"'Global change:' deforestation, habitat fragmentation, introduced predators, introduced pathogens, light pollution, air pollution, water pollution, herbicides, insecticides, and rodenticides. What do you call natural selection after The End of Nature?" -- Elizabeth Kolbert, Under a White Sky (p. 97).
I hated reading this wonderful and enlightening book. The consequences of human action are too terrible to contemplate. The most well-meaning interventions that humans have tried, following the best science that they could muster, often turn out to be disasters. An introduced predator eats the wrong target prey. Efforts to protect the Great Lakes create bigger problems than the ones they were meant to address. Pumping water out of a flood zone makes the land subside and thus flood more dangerously. One good choice doesn't lead to another, they all go wrong!
Kolbert's research for this book was interrupted by the pandemic. It's the first book I've read that mentions the pandemic and its various effects -- I'm now waiting for pandemic fiction! About this, she writes:
"I was contemplating another trip ... when COVID-19 hit. Suddenly everyone’s plans were upended, including my own. As borders closed and flights were canceled, travel to the ice sheet—or, for that matter, pretty much anywhere—became impractical. Here I was, trying to finish a book about the world spinning out of control, only to find the world spinning so far out of control that I couldn’t finish the book." (pp. 197-198).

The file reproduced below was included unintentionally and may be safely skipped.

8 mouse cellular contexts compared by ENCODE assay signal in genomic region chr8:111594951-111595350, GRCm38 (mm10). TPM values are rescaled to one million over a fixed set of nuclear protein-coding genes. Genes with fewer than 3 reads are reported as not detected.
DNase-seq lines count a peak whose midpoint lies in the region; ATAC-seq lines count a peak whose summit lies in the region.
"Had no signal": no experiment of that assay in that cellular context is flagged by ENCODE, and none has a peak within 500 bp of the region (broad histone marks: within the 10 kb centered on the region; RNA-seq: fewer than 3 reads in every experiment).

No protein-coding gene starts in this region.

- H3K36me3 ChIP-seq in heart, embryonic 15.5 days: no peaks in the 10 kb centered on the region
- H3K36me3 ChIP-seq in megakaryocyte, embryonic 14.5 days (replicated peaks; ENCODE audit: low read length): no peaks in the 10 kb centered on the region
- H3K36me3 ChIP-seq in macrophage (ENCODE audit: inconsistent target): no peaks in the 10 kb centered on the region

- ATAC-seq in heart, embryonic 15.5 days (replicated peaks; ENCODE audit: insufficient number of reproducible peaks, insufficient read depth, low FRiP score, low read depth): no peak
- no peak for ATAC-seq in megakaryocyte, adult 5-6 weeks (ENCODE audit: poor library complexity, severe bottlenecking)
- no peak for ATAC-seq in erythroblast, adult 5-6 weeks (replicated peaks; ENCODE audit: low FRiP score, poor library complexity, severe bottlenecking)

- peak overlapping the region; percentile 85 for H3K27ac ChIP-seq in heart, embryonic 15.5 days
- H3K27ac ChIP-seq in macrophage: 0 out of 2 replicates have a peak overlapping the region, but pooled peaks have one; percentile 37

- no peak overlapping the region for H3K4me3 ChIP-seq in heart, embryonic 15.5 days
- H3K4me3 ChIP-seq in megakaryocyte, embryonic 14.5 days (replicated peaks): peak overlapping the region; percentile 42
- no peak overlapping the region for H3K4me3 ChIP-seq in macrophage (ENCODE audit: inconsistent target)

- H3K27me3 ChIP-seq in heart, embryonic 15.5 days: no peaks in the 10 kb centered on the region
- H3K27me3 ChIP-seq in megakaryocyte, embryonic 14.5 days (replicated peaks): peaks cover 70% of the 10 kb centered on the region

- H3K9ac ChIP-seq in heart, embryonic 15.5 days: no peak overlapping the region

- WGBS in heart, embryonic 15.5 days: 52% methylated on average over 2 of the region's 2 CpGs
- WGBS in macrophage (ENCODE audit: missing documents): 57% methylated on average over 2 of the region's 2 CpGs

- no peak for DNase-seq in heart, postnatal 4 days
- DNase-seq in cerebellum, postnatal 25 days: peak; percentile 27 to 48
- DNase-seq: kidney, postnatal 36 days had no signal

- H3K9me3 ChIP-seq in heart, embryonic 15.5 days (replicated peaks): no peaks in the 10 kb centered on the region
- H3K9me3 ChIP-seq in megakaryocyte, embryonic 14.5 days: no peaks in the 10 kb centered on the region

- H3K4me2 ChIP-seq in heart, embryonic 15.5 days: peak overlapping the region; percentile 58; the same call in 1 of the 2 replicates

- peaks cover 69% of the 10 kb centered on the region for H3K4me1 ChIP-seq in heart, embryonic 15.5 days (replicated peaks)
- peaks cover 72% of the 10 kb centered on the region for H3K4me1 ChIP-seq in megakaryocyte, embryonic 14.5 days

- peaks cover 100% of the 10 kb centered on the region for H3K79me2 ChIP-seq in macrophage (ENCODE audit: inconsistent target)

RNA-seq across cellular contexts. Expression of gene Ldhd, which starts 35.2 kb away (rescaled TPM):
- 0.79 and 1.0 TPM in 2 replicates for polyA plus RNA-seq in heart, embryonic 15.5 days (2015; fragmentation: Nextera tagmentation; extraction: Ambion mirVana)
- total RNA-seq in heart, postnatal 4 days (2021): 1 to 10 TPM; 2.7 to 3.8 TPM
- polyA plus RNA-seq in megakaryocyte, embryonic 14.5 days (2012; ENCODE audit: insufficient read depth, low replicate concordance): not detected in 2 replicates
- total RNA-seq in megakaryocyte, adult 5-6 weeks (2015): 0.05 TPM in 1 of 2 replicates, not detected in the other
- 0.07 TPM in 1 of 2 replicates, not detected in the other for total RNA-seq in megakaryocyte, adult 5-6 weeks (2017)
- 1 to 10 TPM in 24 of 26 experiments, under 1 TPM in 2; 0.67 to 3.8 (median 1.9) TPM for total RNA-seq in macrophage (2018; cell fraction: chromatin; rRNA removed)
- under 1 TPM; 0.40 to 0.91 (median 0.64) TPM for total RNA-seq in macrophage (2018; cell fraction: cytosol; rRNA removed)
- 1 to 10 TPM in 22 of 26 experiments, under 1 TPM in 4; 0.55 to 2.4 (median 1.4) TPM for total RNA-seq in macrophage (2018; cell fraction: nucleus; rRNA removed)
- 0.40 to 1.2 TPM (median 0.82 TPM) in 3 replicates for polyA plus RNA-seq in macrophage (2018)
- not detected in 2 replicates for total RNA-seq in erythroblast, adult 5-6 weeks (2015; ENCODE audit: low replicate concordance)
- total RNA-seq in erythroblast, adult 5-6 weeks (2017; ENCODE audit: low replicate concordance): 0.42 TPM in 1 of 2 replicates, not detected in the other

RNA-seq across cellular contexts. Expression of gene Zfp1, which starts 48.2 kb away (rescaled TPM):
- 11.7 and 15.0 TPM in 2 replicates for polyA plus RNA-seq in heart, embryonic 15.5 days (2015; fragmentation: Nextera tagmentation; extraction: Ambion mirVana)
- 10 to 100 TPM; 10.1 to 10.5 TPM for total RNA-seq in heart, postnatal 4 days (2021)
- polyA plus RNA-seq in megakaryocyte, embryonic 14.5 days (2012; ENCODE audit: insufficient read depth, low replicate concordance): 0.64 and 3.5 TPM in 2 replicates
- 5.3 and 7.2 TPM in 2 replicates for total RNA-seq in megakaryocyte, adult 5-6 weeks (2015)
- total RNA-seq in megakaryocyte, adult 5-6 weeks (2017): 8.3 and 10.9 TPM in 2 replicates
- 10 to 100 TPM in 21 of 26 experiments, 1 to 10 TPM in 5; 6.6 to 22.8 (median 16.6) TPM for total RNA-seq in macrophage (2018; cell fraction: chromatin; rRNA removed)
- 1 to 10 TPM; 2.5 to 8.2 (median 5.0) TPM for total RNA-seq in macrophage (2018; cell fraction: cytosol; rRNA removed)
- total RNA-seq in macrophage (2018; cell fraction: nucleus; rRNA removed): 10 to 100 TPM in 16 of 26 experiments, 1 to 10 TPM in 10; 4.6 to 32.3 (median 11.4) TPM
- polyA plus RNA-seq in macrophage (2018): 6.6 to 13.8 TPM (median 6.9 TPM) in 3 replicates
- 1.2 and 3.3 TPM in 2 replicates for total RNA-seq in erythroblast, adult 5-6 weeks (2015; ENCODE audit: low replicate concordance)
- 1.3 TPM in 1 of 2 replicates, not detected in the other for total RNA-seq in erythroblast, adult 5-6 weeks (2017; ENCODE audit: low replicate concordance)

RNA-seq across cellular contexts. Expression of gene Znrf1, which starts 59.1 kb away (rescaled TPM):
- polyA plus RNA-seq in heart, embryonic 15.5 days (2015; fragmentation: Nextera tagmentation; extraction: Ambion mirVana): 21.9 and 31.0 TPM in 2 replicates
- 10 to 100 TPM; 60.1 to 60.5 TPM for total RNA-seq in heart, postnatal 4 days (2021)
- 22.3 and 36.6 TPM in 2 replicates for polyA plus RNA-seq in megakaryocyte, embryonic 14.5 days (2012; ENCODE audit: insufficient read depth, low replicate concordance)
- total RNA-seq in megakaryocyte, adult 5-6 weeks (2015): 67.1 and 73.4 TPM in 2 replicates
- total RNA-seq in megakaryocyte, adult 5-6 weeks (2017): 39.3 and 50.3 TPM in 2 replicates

There's not much amusing about a world spinning out of control, but Kolbert makes it very slightly amusing by comparing missed opportunities and botched fix-ups to great literature. I leave you with this:
"The reasoning behind 'genetic rescue' is the sort responsible for many a world-altering screwup. (See, for example, Asian carp and cane toads.) The history of biological interventions designed to correct for previous biological interventions reads like Dr. Seuss’s The Cat in the Hat Comes Back, in which the Cat, after eating cake in the bathtub, is asked to clean up after himself:
Do you know how he did it?
WITH MOTHER’S WHITE DRESS!
Now the tub was all clean,
But her dress was a mess! (pp. 138-142).
All the planet’s disasters and the inevitable doomsday predictions have been on my mind anyway. Kolbert’s book touches on all of them, and by going into very specific details about little organisms made extinct by one thing or another, she shows how small events are heading us for catastrophe.
Review © 2021 mae sander.